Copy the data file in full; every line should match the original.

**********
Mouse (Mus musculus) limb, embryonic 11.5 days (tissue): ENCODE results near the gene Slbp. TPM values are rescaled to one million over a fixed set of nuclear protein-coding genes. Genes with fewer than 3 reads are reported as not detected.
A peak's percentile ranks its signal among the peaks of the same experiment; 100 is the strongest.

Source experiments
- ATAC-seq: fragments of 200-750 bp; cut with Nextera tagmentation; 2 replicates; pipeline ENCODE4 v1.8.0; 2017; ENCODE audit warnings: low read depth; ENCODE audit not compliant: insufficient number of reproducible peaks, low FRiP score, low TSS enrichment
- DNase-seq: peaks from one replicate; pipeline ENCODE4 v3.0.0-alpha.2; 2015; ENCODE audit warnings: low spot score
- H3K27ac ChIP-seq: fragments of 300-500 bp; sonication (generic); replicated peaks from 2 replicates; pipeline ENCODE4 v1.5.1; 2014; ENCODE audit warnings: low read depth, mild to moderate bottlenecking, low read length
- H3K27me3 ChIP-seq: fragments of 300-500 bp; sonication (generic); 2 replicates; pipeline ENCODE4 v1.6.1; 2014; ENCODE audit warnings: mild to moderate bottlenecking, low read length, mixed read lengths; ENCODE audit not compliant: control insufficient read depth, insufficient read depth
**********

Mouse (Mus musculus) limb, embryonic 11.5 days (tissue): ENCODE results near the gene Slbp. TPM values are rescaled to one million over a fixed set of nuclear protein-coding genes. Genes with fewer than 3 reads are reported as not detected.
A peak's percentile ranks its signal among the peaks of the same experiment; 100 is the strongest.

Source experiments
- ATAC-seq: fragments of 200-750 bp; cut with Nextera tagmentation; 2 replicates; pipeline ENCODE4 v1.8.0; 2017; ENCODE audit warnings: low read depth; ENCODE audit not compliant: insufficient number of reproducible peaks, low FRiP score, low TSS enrichment
- DNase-seq: peaks from one replicate; pipeline ENCODE4 v3.0.0-alpha.2; 2015; ENCODE audit warnings: low spot score
- H3K27ac ChIP-seq: fragments of 300-500 bp; sonication (generic); replicated peaks from 2 replicates; pipeline ENCODE4 v1.5.1; 2014; ENCODE audit warnings: low read depth, mild to moderate bottlenecking, low read length
- H3K27me3 ChIP-seq: fragments of 300-500 bp; sonication (generic); 2 replicates; pipeline ENCODE4 v1.6.1; 2014; ENCODE audit warnings: mild to moderate bottlenecking, low read length, mixed read lengths; ENCODE audit not compliant: control insufficient read depth, insufficient read depth